Cambodia is a civil law jurisdiction that operates under a written legal system. Its legal system is based on the French civil code and is heavily influenced by the traditional concepts and practices of the Khmer people. The Cambodian Constitution is the supreme law of the land and provides a framework for government institutions and the rule of law. The legal system is divided into three main branches, namely the executive, legislative, and judicial branches.
The executive branch is responsible for enforcing the law, issuing regulations and supervising public administration. The legislative branch is responsible for making laws and regulations, while the judicial branch is responsible for interpreting and applying the law. The Supreme Court is the highest court in Cambodia and is responsible for interpreting and applying the Constitution.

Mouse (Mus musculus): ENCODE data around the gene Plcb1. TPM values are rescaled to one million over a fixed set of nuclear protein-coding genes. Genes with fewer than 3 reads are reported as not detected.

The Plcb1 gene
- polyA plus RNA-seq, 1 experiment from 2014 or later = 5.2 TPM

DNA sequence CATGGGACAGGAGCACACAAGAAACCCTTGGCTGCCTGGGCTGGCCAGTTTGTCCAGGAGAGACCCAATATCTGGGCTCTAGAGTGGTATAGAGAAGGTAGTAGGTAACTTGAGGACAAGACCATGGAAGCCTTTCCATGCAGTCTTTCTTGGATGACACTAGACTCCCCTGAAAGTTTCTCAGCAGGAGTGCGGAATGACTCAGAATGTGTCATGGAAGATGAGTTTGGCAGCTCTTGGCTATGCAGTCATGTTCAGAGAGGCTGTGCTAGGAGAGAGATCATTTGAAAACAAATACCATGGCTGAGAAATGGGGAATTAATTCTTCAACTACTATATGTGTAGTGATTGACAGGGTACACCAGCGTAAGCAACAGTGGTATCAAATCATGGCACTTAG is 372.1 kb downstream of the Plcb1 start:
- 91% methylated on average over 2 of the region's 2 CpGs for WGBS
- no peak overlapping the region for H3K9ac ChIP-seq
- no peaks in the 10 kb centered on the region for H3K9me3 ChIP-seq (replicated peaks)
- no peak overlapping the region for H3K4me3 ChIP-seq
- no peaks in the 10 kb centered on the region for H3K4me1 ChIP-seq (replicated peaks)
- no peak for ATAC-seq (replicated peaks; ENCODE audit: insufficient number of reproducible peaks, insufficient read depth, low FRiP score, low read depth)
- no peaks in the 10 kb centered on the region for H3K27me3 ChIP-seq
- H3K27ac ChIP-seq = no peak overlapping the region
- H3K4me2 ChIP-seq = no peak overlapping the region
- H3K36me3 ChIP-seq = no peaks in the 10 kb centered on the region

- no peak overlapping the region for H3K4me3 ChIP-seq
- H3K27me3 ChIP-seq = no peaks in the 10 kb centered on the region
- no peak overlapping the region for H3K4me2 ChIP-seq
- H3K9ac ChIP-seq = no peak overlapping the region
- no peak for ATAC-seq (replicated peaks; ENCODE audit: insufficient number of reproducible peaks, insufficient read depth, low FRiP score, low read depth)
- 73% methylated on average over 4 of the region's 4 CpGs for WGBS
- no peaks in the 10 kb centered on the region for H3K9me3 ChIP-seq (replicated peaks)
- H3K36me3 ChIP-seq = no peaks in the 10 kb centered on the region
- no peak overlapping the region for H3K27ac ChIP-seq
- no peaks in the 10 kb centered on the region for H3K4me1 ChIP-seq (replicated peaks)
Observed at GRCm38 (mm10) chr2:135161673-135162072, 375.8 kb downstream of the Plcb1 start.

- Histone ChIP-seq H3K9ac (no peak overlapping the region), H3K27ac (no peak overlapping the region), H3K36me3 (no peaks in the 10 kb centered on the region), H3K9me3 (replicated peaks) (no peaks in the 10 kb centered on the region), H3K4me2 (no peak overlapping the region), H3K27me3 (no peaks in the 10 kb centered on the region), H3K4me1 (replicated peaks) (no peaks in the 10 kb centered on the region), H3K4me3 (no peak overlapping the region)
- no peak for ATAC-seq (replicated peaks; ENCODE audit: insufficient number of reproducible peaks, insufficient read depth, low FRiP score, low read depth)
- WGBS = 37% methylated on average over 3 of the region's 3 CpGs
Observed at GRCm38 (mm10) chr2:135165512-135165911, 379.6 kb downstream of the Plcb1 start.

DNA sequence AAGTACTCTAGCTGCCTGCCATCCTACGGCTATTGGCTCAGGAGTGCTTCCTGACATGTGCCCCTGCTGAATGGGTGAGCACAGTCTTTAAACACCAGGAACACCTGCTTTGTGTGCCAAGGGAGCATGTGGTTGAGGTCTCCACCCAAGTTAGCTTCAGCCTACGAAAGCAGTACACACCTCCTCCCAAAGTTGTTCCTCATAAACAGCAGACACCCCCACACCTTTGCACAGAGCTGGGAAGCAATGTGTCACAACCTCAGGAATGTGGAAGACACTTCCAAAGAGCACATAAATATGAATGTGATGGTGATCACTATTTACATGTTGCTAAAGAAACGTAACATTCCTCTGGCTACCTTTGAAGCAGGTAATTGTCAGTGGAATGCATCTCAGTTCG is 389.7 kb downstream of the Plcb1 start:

Cambodia’s legal system is also heavily influenced by international law, particularly in areas such as human rights, trade, and international investment. The country is a member of the United Nations and is a party to various international treaties and conventions, such as the Convention on the Rights of the Child and the International Covenant on Civil and Political Rights.
Cambodia also has a number of specialized courts, such as the Court of Appeal, the Administrative Court, and the Military Court. In addition, there are several other specialized tribunals and courts, such as the Labor Tribunal, the Land Disputes Tribunal, and the Environmental Disputes Tribunal.
The Cambodian legal system is also home to a number of non-governmental organizations and other civil society groups that provide legal advice, advocacy, and representation to those in need. These organizations, such as the Cambodian Center for Human Rights and the International Commission of Jurists, are essential for the protection of human rights and the promotion of the rule of law in Cambodia.